The UK views
international law as “a critical tool for ensuring stability and security in cyberspace”. In accordance with the 2013, 2015 and 2021 UNGGE reports as well the 2021 OEWG report, the UK has affirmed
that international law, including the UN Charter in its entirety, applies in cyberspace; a position paper notably states
that “we do not consider it is for States to pick and choose which international law instruments are applicable”. This includes the prohibition of the use of force (Article 2(4)), the peaceful settlement of disputes (Article 33) and the inherent right of states to act in self-defence in response to an armed attack (Article 51). The law of state responsibility applies to cyber operations in peacetime, including the doctrine of countermeasures in response to internationally wrongful acts. Meanwhile, the country has professed
a strong commitment to the respect of human rights law in cyberspace, co-sponsoring the 2012
UN Human Rights Council resolutions on the protection, promotion and enjoyment of human rights on the Internet. Likewise, the UK believes
in the application of international humanitarian law (IHL) to cyber operations in armed conflict. In response to concerns expressed by other states that this might lead to an undue ‘militarisation’ of cyberspace, the UK has responded
that the application of IHL does not encourage armed conflict but only serves to limit humanitarian consequences in the event of such conflict. In addition, the country has stated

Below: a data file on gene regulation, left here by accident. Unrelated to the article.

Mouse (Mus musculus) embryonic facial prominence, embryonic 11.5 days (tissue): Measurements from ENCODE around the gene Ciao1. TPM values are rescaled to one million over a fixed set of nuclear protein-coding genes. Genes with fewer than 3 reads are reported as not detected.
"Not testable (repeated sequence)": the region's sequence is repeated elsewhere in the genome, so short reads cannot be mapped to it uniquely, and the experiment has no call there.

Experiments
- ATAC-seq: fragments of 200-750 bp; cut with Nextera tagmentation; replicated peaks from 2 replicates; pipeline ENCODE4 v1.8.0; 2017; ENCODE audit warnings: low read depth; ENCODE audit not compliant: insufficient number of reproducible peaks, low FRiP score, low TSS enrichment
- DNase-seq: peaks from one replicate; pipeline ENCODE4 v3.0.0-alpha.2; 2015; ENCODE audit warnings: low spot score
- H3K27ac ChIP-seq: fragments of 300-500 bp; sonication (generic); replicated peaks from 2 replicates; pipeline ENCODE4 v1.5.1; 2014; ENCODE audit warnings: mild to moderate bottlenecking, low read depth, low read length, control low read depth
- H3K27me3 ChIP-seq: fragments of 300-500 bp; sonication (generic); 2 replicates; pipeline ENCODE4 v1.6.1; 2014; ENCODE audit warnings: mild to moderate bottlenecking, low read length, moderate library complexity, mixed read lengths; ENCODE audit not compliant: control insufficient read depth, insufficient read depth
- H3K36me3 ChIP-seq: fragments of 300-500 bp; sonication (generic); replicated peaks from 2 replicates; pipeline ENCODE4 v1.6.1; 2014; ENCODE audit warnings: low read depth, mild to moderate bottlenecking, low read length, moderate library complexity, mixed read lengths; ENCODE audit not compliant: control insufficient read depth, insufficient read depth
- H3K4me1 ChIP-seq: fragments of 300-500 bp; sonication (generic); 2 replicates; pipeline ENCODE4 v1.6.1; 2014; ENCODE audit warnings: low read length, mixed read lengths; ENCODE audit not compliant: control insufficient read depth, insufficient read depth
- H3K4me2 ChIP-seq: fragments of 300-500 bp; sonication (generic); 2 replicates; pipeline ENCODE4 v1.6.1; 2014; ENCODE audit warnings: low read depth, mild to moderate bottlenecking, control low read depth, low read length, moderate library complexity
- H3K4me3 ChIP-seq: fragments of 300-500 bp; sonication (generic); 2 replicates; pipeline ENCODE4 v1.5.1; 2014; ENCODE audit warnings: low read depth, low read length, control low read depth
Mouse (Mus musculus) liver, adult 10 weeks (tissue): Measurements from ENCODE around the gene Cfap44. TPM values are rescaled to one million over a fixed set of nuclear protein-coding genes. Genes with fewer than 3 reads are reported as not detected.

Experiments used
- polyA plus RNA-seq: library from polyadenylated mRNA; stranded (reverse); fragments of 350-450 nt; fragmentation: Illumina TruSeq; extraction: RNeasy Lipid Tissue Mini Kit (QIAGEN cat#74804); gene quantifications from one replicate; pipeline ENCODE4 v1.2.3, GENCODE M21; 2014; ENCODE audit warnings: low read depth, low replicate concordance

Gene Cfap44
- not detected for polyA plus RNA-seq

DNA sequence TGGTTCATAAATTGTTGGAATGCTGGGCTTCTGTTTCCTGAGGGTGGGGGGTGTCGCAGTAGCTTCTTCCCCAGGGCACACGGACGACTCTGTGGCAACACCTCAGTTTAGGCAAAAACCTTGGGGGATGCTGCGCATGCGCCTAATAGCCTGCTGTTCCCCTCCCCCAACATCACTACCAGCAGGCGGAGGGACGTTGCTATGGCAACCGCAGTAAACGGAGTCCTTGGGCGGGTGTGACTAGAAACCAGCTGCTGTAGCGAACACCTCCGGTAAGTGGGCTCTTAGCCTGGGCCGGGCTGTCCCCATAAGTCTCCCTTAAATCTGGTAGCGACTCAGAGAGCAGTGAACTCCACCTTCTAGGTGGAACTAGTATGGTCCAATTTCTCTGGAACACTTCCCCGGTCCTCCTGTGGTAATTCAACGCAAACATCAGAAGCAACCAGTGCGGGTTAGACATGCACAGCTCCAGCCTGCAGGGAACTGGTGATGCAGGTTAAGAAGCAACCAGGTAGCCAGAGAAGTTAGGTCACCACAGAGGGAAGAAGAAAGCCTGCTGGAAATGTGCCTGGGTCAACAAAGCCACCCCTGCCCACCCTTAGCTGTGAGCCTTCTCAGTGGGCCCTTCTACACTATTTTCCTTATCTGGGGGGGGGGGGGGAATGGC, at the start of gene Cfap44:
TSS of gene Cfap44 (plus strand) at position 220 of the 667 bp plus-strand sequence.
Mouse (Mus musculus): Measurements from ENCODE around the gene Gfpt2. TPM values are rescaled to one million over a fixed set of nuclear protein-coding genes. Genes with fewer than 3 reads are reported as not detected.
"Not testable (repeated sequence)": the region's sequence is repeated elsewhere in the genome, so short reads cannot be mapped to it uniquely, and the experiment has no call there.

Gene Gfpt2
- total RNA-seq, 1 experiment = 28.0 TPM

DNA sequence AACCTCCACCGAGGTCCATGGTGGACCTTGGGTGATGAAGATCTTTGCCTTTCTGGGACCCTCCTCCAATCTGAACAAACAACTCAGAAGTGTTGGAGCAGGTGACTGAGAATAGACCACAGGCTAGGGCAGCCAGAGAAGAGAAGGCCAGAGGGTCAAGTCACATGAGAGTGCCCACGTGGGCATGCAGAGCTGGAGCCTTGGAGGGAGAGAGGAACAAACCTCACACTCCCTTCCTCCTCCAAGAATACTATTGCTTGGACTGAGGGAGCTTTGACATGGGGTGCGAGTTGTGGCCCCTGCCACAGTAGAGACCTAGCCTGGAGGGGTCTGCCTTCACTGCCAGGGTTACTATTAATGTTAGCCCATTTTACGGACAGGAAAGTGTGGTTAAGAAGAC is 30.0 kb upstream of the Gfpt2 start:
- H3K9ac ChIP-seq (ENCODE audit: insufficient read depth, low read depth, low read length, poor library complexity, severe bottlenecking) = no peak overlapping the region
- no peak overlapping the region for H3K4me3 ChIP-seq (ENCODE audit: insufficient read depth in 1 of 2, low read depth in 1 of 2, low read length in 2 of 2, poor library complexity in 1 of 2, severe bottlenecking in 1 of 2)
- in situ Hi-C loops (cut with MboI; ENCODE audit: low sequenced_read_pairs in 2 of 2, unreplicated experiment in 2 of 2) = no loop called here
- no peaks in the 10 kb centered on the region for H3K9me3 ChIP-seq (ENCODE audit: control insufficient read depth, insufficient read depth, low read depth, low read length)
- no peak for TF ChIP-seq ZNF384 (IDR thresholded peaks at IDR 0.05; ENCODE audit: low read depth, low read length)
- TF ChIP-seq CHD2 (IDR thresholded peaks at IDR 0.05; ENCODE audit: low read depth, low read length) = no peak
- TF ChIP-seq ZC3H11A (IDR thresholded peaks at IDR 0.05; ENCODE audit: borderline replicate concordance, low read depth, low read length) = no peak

and that there are ways for cyber capabilities to be developed in a manner “consistent with international law” and called on states to be transparent about the existence of their own capabilities. Those statements do not entirely dismiss the idea of cyberspace as a new military domain, with the British position at the OEWG being
that “the use of ICTs in military contexts may be preferable to use of kinetic weapons and can be de-escalatory”. The UK is against the establishment of new, binding international instruments to regulate state behaviour in cyberspace, arguing
that “pursuing […] the development of new treaties is only likely to entrench existing divides in this area and will progress us no further on the question of how International Law applies”.
As a member of the 2015 Group of Governmental Experts (UNGGE) and as per the Seoul Framework for and Commitment to an Open and Secure Cyberspace
, the ROK recognises
that international law, and in particular the UN Charter, is applicable in cyberspace and essential for maintaining security and stability as well as promoting an open, secure, peaceful, and accessible ICT environment.
The country also acknowledges
that cybersecurity must go hand-in-hand with respect for human rights and fundamental freedoms as set forth in the Universal Declaration of Human Rights and other international instruments. The ROK notably co-sponsored the Human Rights Council Resolutions 20/8
concerning the promotion, protection and enjoyment of human rights on the Internet.
The country supports
the idea of increasing interstate engagement and exchanging national views on how international law applies in cyberspace, both at the multilateral level as well as at the bilateral and regional levels.
As per the conclusions of the 2013, 2015, and 2021 UN GGE (Group of Governmental Experts) reports, Canada believes
that international law applies in cyberspace and is
“essential to maintaining peace and stability” as well as “promoting an open, secure, peaceful, and accessible ICT environment”; according to Canada
, the applicability of international law “puts guardrails on states’ behaviour in cyberspace”. Applicable legal instruments include
the UN Charter, the law on state responsibility (including countermeasures), International Human Rights Law, and International Human Rights Law (IHL). Canada does not favour
the establishment of a treaty or binding legal instrument on cyber issues, arguing that it would undermine existing international law and norms of responsible state behaviour. Instead, Canada believes that existing international law and agreed-upon norms are sufficient to guide State behaviour in cyberspace.